I'll pass on the next one in this series, thanks.

Monday, October 22, 2018

CSA 2018 Week #20 - The Last Basket

I haven't written much about the CSA for the last few weeks because here's what it is:
We've basically gotten sweet potatoes, onions, garlic and squash. It's honestly just been getting stockpiled on our counter and I'm running out of large bowls to store stuff in.

Our last basket had all of the above, along with some regular baking potatoes, carrots, kale, daikon radish, parsley, romanescu, and some jalapeƱo peppers.

I am feeling much more overwhelmed with CSA stuff this year than in past years. Part of this is scheduling. We can pick up the CSA from 3-7 on Thursdays and we teach on Thursday right up until 5, so it's usually close to 6 when we get home and instead of diving into dinner prep, I'm spending that first hour we're home picking up and putting away the basket vegetables and then dinner is late and I'm exhausted by the whole thing.  I'm usually hangry and not particularly fond of the vegetables by the time all is said and done.

So I think we can safely say that I'm NOT doing the winter share this year (although I know I'll regret that in February when I'm desperate for produce that wasn't made in Chile) and I'm happy to report that our Thursday evenings can return to normal.  Or something like normal.

Wednesday, October 17, 2018

Station Eleven by Emily St. John Mandel

Station Eleven by Emily St. John Mandel has been on my reading list forever. I've checked it out from the library two or three times before and just never really got past the first three or four pages.  But I've read raves about this book, so I wanted to figure it out.

I have mixed feelings on this book. I really liked the framing device. We start at a performance of King Lear at a Toronto theater as Arthur Leander, a famous actor, dies of a heart attack during the so-called "mad scene." From there, we watch as the Georgia Flu rips through the world, wiping out most of humanity.  We follow characters from the theater as they live or die in this new world, a world without law, electricity and technology, or decent medical care.   I can imagine starting at any grouping of a dozen or more people and following their stories. It is a helpful organizational scheme to keep us in place in a complicated book full of time and geographical switches and prevents us from going off in too many directions, following too many people.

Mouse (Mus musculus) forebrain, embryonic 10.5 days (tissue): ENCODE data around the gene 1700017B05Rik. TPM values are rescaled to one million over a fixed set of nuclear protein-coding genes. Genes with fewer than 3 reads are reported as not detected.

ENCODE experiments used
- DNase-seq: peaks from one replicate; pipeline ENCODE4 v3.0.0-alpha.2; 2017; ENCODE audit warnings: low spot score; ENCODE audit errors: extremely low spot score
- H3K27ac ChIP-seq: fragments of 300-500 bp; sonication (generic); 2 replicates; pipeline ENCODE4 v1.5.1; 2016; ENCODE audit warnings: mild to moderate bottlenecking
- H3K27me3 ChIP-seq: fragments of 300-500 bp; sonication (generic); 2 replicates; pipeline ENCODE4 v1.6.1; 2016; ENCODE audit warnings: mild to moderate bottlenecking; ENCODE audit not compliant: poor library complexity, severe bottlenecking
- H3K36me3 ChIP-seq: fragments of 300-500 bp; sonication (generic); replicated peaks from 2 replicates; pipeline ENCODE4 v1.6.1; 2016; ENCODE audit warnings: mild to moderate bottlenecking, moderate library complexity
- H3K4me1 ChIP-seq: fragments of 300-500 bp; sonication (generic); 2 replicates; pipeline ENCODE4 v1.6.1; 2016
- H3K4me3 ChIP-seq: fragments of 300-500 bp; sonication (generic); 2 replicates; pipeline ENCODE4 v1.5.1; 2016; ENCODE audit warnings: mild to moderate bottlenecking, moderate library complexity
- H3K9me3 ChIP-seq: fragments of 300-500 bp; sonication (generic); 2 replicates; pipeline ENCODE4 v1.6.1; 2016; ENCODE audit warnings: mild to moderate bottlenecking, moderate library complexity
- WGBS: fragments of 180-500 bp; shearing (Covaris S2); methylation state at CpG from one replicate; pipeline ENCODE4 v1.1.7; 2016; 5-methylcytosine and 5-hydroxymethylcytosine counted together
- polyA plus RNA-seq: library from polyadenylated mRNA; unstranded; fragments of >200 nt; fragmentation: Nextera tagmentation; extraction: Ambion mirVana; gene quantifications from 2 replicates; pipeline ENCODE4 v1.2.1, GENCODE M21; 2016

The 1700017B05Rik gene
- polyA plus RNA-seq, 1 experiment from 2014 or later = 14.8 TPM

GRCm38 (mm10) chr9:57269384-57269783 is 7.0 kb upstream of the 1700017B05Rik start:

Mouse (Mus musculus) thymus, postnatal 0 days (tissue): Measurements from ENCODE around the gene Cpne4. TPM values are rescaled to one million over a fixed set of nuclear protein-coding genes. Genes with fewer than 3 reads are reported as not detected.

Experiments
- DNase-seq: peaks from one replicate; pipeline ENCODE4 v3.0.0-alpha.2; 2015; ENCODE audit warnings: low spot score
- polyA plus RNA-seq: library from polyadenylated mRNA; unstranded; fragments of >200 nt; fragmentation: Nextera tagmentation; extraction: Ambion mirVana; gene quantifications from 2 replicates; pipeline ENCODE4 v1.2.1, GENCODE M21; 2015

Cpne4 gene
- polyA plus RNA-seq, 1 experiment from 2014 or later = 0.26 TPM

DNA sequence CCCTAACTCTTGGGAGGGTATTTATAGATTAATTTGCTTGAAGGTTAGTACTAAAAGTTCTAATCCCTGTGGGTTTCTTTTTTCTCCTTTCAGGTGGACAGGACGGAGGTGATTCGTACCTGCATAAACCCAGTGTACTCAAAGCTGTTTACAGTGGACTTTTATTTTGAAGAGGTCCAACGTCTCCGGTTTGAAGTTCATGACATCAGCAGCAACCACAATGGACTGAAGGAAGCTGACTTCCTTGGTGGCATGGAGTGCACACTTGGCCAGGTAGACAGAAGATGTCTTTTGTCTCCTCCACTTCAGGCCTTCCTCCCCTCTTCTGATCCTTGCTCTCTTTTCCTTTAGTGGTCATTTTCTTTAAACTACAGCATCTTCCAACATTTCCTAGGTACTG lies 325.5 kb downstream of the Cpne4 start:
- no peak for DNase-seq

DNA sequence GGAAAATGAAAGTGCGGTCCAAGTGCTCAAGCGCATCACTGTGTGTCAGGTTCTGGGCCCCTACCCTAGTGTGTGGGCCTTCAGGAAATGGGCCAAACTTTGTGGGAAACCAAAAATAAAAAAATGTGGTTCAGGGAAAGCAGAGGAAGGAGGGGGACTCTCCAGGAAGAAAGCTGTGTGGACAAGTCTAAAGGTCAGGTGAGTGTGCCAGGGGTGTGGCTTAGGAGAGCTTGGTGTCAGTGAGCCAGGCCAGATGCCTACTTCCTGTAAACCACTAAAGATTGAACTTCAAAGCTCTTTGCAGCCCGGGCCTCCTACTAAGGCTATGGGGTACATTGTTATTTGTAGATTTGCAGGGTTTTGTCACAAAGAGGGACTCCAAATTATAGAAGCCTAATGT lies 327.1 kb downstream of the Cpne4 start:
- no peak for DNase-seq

But I actually wish the book were longer. I can't believe I'm writing this. I'm the person who usually wants to tighten up books by cutting out a quarter of the pages in the editing process. But we just don't stay with characters long enough to really get to know them. I would have liked more chapters on so many of the characters, chapters where we could have delved into the characters' backgrounds more thoroughly. For instance, there was a child actress in the Lear production and we find her, twenty years later, a total survivor who is able to defend herself and live a quality life. It's fun to spend time with her, but don't think I didn't think it was lazy that there's just a year and a half of her life that she doesn't remember and her brother is dead so he can't tell her. We don't know how she went from a sprite in the theater production to this savage, in-charge woman. I thought it was a writing shortcut that put distance between me, as a reader, and this character.

The writing was well-done and I enjoyed every page. Maybe that's the real reason I wanted the book to be longer. I wanted to stay in this world longer. It's a post-apocalyptic world, but it's a less dire post-apocalyptic world than many. There seems to be hope and a future of a world in which humanity can rebound. And maybe I need that hope right now.